Overnight, Walmart has become the most compelling story in U.S. retailing, not, as in the past, for setting records and outmaneuvering the competition but for suddenly struggling with a format and a retailing position that have been impervious to struggle for over half a century.


David Pinto, Walmart, Doug McMillon, Walmart Express, Walmart Supercenter














































































































































































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Inside This Issue - Opinion

Walmart is entering a new era

March 10th, 2014
by David Pinto, Editor

Overnight, Walmart has become the most compelling story in U.S. retailing, not, as in the past, for setting records and outmaneuvering the competition but for suddenly struggling with a format and a retailing position that have been impervious to struggle for over half a century.

In the bargain, Doug McMillon, the retailer’s new chief executive, is suddenly confronted with a series of decisions that may well determine Walmart’s place and influence in the months and years ahead.

By now all followers of retailing in America have heard that the world’s largest retailer has issued disappointing sales and earnings results for its most recent quarter. Specifically, total sales improved just 1.4% to $128.79 billion, while earnings fell 22.2% to $4.35 billion. Behind the numbers is the very real possibility that the Walmart Supercenter, the reliable engine that has driven the company’s success for over 25 years, may have become tired, neglected, over-utilized or outdated.

Even now, there is a serious proposal within the company to reduce the number of superstores planned over the next few years and instead emphasize the Walmart Express stores the retailer has been opening in the recent past. These are stores of fewer than 20,000 square feet that offer little more than the basic grocery and consumables assortment with hardly the draw or potential of the superstore format to attract customers and sales.

In the end, the decision to open smaller stores will fall, to a large degree, to McMillon. Should he sign off on the program to emphasize smaller stores at the expense of larger, he may also be signaling the end of Walmart’s dominance as a big-box retailer.

Much precedent exists for multiformat retail stores under the banner of a single retailer, as it does for a merchandising assortment that varies with the community and, of course, the store size. Indeed, seldom in the annals of retailing have more retailers, both in the United States and globally, simultaneously experimented with various formats, even when the dominant store size or format has proven its merit.

Of late, these experiments have largely come from the grocery business, where retailers are busy paring store sizes to cater to a customer who is clearly frustrated by stores in excess of 100,000 square feet.

Equally interesting, it is often the most innovative — and successful — retailers that have been in the forefront of these tests, retailers who lead or dominate a category and who, in theory, have the most to lose by tinkering with a formula consumers clearly prefer.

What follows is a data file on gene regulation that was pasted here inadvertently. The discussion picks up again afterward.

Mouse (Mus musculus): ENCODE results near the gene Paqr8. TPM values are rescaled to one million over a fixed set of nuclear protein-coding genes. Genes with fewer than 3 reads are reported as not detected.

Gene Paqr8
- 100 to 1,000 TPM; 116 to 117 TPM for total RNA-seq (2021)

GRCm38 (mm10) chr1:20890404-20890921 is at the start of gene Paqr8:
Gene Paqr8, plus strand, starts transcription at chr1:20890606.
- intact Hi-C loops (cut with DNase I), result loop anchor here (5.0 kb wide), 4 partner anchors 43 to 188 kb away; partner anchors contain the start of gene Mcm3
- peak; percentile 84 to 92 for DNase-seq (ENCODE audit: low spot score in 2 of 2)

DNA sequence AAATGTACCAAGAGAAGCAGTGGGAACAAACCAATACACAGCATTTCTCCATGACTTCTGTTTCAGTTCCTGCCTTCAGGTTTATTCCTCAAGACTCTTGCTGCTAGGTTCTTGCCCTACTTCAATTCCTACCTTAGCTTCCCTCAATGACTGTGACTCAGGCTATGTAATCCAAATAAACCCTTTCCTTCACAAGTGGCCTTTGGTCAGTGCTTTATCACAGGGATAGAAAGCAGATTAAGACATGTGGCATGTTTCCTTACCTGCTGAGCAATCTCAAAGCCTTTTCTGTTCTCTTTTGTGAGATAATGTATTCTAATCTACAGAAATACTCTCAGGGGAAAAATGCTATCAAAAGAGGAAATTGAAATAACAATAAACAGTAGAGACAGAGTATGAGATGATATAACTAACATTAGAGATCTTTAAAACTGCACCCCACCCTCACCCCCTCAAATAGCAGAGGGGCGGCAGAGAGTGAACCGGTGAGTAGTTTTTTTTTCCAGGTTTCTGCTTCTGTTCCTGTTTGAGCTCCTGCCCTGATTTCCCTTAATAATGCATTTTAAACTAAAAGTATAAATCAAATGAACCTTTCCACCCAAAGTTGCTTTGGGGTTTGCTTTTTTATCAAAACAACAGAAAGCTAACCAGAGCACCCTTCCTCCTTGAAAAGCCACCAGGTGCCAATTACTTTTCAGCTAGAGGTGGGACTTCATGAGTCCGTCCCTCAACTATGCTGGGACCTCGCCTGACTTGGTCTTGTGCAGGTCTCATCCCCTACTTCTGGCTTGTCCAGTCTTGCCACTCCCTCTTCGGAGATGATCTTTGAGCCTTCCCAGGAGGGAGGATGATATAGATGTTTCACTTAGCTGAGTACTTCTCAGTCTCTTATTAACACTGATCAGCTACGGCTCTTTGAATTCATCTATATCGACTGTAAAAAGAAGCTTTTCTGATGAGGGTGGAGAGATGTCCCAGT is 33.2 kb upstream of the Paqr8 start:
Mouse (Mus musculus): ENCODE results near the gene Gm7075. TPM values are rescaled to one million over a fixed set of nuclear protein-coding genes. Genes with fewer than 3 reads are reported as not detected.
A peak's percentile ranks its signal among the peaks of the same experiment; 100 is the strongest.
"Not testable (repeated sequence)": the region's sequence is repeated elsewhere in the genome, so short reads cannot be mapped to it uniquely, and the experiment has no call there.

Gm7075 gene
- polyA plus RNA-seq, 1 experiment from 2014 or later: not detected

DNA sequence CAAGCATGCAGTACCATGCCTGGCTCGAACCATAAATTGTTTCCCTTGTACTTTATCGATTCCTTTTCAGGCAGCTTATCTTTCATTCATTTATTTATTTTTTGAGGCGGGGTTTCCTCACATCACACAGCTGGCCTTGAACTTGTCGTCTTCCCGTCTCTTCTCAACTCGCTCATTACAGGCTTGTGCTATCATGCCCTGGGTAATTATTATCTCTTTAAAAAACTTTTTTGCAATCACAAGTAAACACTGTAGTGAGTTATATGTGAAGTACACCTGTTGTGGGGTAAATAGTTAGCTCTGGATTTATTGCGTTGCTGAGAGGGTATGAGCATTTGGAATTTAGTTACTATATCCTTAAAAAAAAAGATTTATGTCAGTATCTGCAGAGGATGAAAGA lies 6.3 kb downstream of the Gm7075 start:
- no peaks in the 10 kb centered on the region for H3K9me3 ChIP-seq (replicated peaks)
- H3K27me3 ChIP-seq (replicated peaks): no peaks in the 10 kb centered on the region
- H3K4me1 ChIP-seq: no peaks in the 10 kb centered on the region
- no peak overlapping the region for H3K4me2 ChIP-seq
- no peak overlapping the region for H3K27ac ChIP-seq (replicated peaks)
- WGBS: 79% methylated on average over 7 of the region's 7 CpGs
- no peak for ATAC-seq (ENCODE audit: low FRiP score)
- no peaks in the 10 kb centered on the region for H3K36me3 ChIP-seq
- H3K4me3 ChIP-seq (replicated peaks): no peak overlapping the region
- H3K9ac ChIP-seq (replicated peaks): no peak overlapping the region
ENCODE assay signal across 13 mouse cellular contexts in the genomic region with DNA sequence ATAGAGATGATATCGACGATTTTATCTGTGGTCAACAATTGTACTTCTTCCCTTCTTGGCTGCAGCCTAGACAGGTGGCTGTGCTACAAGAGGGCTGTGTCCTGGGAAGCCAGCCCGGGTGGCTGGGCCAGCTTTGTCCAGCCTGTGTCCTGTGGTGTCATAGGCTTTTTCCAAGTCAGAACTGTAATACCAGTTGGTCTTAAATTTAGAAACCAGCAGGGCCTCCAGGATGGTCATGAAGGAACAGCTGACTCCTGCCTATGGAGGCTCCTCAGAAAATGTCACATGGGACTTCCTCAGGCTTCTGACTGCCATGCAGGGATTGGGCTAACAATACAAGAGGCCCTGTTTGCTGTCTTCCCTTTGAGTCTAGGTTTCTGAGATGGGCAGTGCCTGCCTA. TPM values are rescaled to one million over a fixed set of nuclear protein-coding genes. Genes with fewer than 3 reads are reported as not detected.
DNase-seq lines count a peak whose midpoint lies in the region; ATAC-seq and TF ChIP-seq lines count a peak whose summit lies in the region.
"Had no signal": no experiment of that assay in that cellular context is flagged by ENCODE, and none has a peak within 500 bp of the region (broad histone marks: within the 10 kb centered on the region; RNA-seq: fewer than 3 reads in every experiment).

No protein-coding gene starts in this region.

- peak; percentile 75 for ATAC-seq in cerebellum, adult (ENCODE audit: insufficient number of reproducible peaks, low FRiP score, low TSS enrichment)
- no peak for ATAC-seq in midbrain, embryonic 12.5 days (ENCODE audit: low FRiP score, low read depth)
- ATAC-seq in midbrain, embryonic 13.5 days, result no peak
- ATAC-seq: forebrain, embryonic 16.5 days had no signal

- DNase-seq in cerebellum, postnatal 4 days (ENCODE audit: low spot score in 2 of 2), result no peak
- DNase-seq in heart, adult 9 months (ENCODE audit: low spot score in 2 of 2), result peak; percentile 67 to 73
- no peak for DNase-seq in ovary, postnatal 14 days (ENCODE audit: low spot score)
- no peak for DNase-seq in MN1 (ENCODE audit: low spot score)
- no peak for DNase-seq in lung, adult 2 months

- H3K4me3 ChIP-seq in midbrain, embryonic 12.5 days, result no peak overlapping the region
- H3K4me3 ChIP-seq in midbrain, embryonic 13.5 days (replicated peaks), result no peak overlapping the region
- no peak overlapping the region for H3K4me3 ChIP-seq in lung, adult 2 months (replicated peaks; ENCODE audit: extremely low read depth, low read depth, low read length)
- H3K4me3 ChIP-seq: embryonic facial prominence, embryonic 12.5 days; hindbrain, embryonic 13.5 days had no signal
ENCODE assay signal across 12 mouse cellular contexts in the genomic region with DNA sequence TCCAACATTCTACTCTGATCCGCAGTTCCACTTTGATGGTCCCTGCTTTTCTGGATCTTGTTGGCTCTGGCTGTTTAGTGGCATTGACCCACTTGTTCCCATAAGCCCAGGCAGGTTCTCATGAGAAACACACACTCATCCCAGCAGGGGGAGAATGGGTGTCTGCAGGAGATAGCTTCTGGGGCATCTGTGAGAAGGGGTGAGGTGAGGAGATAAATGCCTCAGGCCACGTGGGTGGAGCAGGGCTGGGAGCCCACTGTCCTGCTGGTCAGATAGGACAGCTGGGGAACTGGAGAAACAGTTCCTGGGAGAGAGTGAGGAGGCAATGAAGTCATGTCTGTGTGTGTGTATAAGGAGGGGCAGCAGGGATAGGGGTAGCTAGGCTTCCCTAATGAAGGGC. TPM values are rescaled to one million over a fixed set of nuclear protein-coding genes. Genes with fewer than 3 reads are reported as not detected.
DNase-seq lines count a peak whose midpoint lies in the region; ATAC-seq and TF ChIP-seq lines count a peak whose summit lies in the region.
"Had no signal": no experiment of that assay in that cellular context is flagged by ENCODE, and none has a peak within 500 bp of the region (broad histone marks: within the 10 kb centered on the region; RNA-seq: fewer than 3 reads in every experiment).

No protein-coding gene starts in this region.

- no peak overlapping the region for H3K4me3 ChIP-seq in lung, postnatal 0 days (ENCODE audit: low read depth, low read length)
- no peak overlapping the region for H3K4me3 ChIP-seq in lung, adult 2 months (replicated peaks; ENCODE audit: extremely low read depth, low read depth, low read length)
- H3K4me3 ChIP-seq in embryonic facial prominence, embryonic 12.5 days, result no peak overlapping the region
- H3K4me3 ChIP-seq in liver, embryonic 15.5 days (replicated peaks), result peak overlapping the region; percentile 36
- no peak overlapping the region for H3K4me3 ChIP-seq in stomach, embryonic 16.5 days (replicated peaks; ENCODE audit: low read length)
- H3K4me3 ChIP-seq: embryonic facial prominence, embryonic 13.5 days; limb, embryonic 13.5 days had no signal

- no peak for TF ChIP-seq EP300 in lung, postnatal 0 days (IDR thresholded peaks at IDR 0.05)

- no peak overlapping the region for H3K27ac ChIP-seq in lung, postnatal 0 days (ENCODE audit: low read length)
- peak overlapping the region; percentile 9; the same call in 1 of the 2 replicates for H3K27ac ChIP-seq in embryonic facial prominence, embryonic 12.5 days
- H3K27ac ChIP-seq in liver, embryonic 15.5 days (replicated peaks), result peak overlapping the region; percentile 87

Which brings us back to Walmart, arguably the most powerful retailer the world has yet produced. Walmart’s success has been grounded, to this point, on one concept: one-stop shopping. By combining complete ranges of groceries and general merchandise under one roof, in emporiums that often run well over 100,000 square feet, Walmart has captured the American consumer to a degree never before approached by a mass retailer.

Of late, however, the Walmart Supercenter has, according to some observers, lost its edge. Its stores, say these people, have been allowed to age, while such basic Walmart strengths as maintenance and a strong in-stock position have been ignored. As a result of these defects, along with strengthening competition, performance has suffered — and, some say, brought about the end of the Supercenter era in ­America.

The question is, is a smaller-format store the answer? Or an answer? The arguments in its favor turn on the idea that smaller stores will capture the customers who no longer shop the larger stores as often as they once did or as completely.

Against the small-store approach is the fact that it would take many smaller units to equal the productivity of even one big-box store, even assuming that it would catch on with the shopping public. Perhaps, say the naysayers, it would be easier to renovate the company’s core stores while continuing to open new ones at a rapid pace — easier and, in the end, more ­productive.

At any rate, this much is clear: Walmart has reached the end of an era of dominance, an era that has seen the retailer reach heights never before approached by any retailer here or abroad. As such, the company is entering the second era of its existence, one that will largely determine its relationship with the American consumer — and its own place in the retail community — going forward.

Against that background, Doug McMillon’s performance in the weeks and months ahead is critically important — and his ultimate place in the Walmart firmament largely depends on what he says and does, and how he confronts a future that, just months ago, seemed largely assured.

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